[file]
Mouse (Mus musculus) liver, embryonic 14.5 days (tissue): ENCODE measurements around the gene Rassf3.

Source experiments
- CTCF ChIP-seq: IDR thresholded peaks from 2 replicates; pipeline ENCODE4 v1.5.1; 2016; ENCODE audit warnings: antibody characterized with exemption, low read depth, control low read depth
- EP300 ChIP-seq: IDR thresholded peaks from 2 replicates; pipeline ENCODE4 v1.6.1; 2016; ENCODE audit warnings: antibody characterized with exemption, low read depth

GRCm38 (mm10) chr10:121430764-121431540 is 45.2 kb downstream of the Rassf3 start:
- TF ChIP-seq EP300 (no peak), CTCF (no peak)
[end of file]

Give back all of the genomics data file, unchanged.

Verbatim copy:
Mouse (Mus musculus) liver, embryonic 14.5 days (tissue): ENCODE measurements around the gene Rassf3.

Source experiments
- CTCF ChIP-seq: IDR thresholded peaks from 2 replicates; pipeline ENCODE4 v1.5.1; 2016; ENCODE audit warnings: antibody characterized with exemption, low read depth, control low read depth
- EP300 ChIP-seq: IDR thresholded peaks from 2 replicates; pipeline ENCODE4 v1.6.1; 2016; ENCODE audit warnings: antibody characterized with exemption, low read depth

GRCm38 (mm10) chr10:121430764-121431540 is 45.2 kb downstream of the Rassf3 start:
- TF ChIP-seq EP300 (no peak), CTCF (no peak)